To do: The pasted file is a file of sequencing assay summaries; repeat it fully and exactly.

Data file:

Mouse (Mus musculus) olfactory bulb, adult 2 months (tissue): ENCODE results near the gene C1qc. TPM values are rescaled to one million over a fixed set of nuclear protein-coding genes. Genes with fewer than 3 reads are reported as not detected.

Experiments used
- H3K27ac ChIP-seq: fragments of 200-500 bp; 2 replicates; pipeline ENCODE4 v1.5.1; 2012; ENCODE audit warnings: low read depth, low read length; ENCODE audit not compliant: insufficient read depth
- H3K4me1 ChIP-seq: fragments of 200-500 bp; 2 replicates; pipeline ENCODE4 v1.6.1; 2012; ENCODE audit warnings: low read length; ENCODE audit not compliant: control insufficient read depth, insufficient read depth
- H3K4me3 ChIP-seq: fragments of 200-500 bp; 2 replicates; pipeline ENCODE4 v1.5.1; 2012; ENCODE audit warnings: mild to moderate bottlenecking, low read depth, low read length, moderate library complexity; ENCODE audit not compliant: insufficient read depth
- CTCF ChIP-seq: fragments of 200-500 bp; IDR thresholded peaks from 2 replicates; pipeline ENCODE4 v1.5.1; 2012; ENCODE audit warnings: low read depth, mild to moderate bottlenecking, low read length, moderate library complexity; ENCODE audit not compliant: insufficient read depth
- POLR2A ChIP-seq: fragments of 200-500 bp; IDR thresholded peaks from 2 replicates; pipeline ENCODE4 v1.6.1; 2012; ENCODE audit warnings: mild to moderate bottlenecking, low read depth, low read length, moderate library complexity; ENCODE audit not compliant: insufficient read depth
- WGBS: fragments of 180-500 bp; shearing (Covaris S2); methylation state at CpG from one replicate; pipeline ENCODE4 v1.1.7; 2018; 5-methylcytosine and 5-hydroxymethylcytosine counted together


Mouse (Mus musculus) olfactory bulb, adult 2 months (tissue): ENCODE results near the gene C1qc. TPM values are rescaled to one million over a fixed set of nuclear protein-coding genes. Genes with fewer than 3 reads are reported as not detected.

Experiments used
- H3K27ac ChIP-seq: fragments of 200-500 bp; 2 replicates; pipeline ENCODE4 v1.5.1; 2012; ENCODE audit warnings: low read depth, low read length; ENCODE audit not compliant: insufficient read depth
- H3K4me1 ChIP-seq: fragments of 200-500 bp; 2 replicates; pipeline ENCODE4 v1.6.1; 2012; ENCODE audit warnings: low read length; ENCODE audit not compliant: control insufficient read depth, insufficient read depth
- H3K4me3 ChIP-seq: fragments of 200-500 bp; 2 replicates; pipeline ENCODE4 v1.5.1; 2012; ENCODE audit warnings: mild to moderate bottlenecking, low read depth, low read length, moderate library complexity; ENCODE audit not compliant: insufficient read depth
- CTCF ChIP-seq: fragments of 200-500 bp; IDR thresholded peaks from 2 replicates; pipeline ENCODE4 v1.5.1; 2012; ENCODE audit warnings: low read depth, mild to moderate bottlenecking, low read length, moderate library complexity; ENCODE audit not compliant: insufficient read depth
- POLR2A ChIP-seq: fragments of 200-500 bp; IDR thresholded peaks from 2 replicates; pipeline ENCODE4 v1.6.1; 2012; ENCODE audit warnings: mild to moderate bottlenecking, low read depth, low read length, moderate library complexity; ENCODE audit not compliant: insufficient read depth
- WGBS: fragments of 180-500 bp; shearing (Covaris S2); methylation state at CpG from one replicate; pipeline ENCODE4 v1.1.7; 2018; 5-methylcytosine and 5-hydroxymethylcytosine counted together